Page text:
I believe We're Only in It for the Money to be Frank Zappa and the Mothers' masterpiece. This is something that is genre-defining, movement shaking, and cerebral conscious perspective-distorting. This is an album that was relevant immediately before it was released, and immediately after, and its social commentary is so clear, focused, cynical, and effective, that it continues to be relevant today. We're Only in It for the Money will probably still be relevant in 2040, 2050. This is a total and systematic breakdown of the flaws and tensions of American society, not only on a societal, political level, but on an individual, interpersonal level. It is also a musical delicacy and a composition labyrinth. The most obvious of the many interpretations is the critique of the hippie movements, but this is among the surface level of scathing destructive attacks. The most appropriate and symbolic target for this satire is The Beatles' Sgt. Pepper's, an album so hollow, superficial, aesthetically concerned, and transparent, it beautifully and adequately represents the entirety of modern-day (then and now) human ignorance and apathy.
Think about the songs "Mom & Dad", "Absolutely Free", "Flower Punk". If you have difficulty picturing a situation or climate in 2018 society that these observations apply to, you might be hopelessly intellectually stunted (or you just don't care for Frank Zappa). This process of young adults "fizzling out", and turning into "stoney phonies", "trippy gypsies", and generally hollow and transparent, is what was so infecting and infatuating about the hippie movements and psychedelic music. This fizzling out is still present, almost palpable, in real life, especially in these shallow artistic circles. I can think of many people I've met in real life (some actually like this album, and the irony is lost on them) whose behaviors and thought processes would be perfectly summarized by things like "Who Needs the Peace Corps?" and "Let's Make the Water Turn Black". Keep in mind, the Vietnam War had just happened when this album was released.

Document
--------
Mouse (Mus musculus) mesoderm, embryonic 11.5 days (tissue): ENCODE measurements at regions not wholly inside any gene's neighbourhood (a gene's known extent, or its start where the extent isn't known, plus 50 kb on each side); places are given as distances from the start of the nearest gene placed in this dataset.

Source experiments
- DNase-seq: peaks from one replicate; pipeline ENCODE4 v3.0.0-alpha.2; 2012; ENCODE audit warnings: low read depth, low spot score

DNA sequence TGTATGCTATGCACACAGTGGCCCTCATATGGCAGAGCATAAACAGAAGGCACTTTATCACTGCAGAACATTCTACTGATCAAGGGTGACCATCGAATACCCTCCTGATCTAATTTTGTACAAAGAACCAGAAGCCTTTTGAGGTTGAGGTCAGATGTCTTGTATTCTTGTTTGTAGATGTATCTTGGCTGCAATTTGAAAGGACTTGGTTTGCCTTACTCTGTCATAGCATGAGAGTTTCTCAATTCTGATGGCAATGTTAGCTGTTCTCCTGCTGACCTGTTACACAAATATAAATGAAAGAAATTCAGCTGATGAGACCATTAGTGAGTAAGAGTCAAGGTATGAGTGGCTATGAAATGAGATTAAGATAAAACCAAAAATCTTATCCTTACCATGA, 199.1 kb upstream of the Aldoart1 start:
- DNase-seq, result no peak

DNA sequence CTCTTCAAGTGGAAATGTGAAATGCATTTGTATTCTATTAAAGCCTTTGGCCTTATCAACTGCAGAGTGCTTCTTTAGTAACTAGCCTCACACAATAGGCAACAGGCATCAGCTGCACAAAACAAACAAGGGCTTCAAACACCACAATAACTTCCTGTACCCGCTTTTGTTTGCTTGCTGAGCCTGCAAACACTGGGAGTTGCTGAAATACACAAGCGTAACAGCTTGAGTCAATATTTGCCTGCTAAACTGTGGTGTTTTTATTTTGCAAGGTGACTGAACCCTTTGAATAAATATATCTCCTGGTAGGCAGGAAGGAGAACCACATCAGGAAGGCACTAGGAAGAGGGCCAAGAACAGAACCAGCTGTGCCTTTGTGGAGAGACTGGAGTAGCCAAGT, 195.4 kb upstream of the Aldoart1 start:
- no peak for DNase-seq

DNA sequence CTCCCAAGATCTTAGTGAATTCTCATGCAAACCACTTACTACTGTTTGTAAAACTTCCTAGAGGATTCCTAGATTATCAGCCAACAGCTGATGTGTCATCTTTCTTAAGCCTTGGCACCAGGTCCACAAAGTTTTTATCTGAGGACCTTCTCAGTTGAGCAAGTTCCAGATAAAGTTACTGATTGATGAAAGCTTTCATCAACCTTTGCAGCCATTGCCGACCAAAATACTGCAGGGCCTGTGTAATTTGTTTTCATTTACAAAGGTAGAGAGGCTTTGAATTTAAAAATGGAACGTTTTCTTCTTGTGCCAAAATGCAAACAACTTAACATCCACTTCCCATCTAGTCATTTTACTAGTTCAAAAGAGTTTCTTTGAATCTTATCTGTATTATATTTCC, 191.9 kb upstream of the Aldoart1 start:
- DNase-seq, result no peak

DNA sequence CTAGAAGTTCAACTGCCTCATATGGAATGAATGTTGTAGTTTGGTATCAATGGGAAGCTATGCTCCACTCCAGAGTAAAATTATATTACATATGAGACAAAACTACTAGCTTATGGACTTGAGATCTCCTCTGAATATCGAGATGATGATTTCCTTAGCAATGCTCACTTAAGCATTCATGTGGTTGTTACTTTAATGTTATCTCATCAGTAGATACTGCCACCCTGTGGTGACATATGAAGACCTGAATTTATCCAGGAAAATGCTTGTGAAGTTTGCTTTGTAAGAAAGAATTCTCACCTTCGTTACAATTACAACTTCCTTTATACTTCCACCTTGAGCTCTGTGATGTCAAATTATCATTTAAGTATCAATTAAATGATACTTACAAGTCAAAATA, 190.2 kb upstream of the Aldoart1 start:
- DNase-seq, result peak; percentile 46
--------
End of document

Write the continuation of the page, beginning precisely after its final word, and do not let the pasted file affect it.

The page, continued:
Now what is there to look at on this album, aesthetically? I've been over the literary and intellectual ideas here, but what about the musical ones? This album marks a turning point, not only in the Zappa body of work, but in rock music, and post-modern art as a whole. It seems to be timeless, something that has traveled from the future, but also has existed for hundreds of years. The melodies here, seem to be (almost intentionally) staccato, stark, overly technical, and calculated - a perfect contrast to the reverbs, the tape loops, and the indignant appropriating Eastern music aeshetics, found in countless '60s psychedelic albums. This is not an album you can drone out or space out to, in fact your listening experience will be very aware and integrated. There are no big sweeping, trippy guitar effects that dazzle, and colorize, and conveniently hide the lack of substance or inspiration under the surface. See Sgt. Pepper's, Pet Sounds, Flaming Lips, Jimi Hendrix, Tame Impala, Radiohead. We're Only in It for the Money, even if it were a simple concept album about dog food, would still achieve ten times more than any of these faux-psych "milestone" albums, because of the incredible synesthetic and imaginative artistry involved. Many of these small numbers, included in this massive suite, become engulfed in electronic static, reversed instrumentals, distorted caricature vocals, and decimated and destroyed guitars.
Uncle Meat is almost dirty, degenerate even. It is the perfect and equally accessible middle ground between cerebral literary idea-mongering, and disgusting, depraved, perverted sex fantasies. This album's content is forever deconstructed, reconstructed, disassembled, reshaped, and reformed, with technical bells, xylophones, saxophones, and pianos. You can listen to a lush orchestra run through the dissociated frolics of "Dog Breath" or "Electric Aunt Jemima", with perfect technical elegance, and then hear Suzie Creamcheese saying "fuck" and "shit" and taking about men's balls immediately after it.